Crime scene at Nancy Pelosi's home
Law enforcement vehicles outside the home of House Speaker Nancy Pelosi after her husband Paul Pelosi was violently assaulted. KGO TV via ABC via REUTERS

The man accused of bludgeoning U.S. House Speaker Nancy Pelosi‘s husband with a hammer after forcing his way into the couple’s home threatened to take her hostage and break “her kneecaps” if she lied under his questioning, according to a federal criminal complaint filed on Monday.

David Wayne DePape’s alleged intentions emerged as federal prosecutors charged the 42-year-old suspect with assault and attempted kidnapping in Friday’s predawn break-in at the Pelosis’ San Francisco home.

The 82-year-old speaker, a Democrat who is second in the line of succession to the U.S. presidency, was in Washington at the time. Her husband, Paul Pelosi, 82, has been hospitalized as he recovers from skull fractures and injuries to his hands and right arm.

Doctors expect a full recovery, the speaker’s office said.

DePape was arrested by police officers dispatched to the home after Paul Pelosi placed an emergency-911 call reporting an intruder, according to the complaint.

The San Francisco Police Department recovered zip ties in the bedroom and in the hallway near the front door. Police also found a roll of tape, white rope, a hammer, one pair of rubber and cloth gloves and a journal in DePape’s backpack, the U.S. Justice Department said in a statement.

Paul Pelosi, who was initially left unconscious from the attack, later told police that he was asleep when a stranger, armed with a hammer, entered the bedroom and demanded to speak with his spouse, the complaint states.

According to Paul Pelosi’s account in the criminal complaint, he told the intruder that his wife would be away for several days and the intruder responded that he would stay and wait for her.

The intruder told Paul Pelosi he planned to hold his wife hostage for questioning, and that if she told the “truth” he would let her go. If she “lied,” he threatened to break “her kneecaps,” the complaint said.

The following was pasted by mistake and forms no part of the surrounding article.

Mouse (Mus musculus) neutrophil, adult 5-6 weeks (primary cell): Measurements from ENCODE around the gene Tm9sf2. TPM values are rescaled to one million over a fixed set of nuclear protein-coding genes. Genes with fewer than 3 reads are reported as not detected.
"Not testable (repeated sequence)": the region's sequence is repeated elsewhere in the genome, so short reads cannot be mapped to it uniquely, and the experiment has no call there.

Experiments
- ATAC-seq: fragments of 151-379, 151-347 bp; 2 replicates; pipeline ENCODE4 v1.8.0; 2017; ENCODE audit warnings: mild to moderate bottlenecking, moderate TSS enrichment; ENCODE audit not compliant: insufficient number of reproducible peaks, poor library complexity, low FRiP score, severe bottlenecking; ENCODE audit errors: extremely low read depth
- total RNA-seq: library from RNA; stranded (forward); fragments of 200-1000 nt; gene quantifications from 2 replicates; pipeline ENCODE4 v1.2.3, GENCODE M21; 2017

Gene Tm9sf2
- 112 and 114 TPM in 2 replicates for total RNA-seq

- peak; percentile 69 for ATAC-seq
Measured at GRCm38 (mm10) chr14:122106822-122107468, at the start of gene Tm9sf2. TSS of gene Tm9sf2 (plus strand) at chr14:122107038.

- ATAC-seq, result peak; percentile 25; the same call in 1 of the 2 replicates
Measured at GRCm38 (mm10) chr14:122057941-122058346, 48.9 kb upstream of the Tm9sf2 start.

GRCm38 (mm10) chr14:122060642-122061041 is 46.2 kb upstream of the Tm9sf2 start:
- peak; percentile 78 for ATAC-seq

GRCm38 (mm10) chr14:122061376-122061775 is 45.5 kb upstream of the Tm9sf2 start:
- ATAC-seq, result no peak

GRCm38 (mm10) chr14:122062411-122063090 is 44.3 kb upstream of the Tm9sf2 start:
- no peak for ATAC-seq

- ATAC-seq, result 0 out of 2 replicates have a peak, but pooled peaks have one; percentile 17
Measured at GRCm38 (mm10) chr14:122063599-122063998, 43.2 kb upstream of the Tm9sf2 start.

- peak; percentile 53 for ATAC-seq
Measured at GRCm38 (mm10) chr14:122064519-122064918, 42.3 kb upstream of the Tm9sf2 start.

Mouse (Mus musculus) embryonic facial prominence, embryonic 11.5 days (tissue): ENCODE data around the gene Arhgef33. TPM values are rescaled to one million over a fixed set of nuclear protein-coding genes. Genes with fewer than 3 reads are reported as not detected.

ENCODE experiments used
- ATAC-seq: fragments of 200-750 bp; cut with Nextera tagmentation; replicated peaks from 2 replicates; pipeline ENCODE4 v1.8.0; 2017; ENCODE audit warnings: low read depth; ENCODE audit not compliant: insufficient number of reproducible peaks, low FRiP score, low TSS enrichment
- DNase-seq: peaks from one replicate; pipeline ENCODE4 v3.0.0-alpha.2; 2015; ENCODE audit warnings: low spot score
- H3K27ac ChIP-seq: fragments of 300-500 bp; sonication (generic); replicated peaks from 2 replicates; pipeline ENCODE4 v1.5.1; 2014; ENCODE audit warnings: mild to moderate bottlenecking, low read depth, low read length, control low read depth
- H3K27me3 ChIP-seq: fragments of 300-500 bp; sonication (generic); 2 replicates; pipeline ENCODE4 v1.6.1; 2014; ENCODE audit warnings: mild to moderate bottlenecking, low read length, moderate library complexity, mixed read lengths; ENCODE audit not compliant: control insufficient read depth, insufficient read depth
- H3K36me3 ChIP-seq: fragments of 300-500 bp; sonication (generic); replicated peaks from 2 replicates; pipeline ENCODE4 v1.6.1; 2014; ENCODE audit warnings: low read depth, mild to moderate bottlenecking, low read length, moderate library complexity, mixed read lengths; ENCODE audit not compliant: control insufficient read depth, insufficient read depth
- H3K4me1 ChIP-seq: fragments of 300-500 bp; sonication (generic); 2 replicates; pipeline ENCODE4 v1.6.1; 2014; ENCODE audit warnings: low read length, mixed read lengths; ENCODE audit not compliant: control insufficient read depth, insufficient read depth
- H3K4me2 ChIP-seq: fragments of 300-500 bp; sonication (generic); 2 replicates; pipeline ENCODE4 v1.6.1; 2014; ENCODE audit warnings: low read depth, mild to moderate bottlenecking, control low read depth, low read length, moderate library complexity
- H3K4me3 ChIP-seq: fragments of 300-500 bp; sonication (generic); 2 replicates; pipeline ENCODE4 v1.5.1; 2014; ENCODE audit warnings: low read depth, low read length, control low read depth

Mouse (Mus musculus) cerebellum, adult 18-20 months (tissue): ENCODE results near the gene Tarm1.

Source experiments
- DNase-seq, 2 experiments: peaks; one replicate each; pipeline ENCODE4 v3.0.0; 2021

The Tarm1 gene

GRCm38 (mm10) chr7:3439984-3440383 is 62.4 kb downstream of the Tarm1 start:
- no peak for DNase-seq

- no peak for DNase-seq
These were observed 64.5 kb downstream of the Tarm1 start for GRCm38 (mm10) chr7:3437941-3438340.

Pelosi told police he managed to slip away to the bathroom to place the 911 call.

The incident stoked fears about political violence ahead of midterm elections on Nov. 8 that will decide control of the House of Representatives and Senate during one of the most vitriolic and polarized U.S. campaigns in decades.

Authorities said police officers arriving at the Pelosi home saw DePape and Pelosi struggling over a hammer. As the officers shouted at both men to drop the tool, DePape yanked the hammer away and struck Pelosi before the officers subdued DePape and took him into custody.

DePape was charged with one count of assault on a family member of a U.S. official and one count of attempted kidnapping of a U.S. official. Prosecutors alleged both offenses were motivated by the U.S. official’s “performance of official duties.”

The charges carry a combined maximum sentence of 50 years in prison, the Justice Department said in a statement announcing the charges.

Local authorities say DePape still faces several state charges stemming from the attack, including attempted homicide, assault with a deadly weapon, elder abuse and battery.

San Francisco Police Chief William Scott said hours after the attack that it was not a random act of violence. The intruder shouted, “Where is Nancy?” before attacking, according to a person briefed on the incident.

Pelosi later flew to San Francisco to be with her husband and released a statement on Saturday expressing dismay that “a violent man broke into our family home, demanded to confront me and brutally attacked my husband Paul.”

After he was arrested at the house, DePape was taken to a San Francisco hospital, but it was unclear whether he was there for medical or psychiatric care, or both.



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Ellen Bullock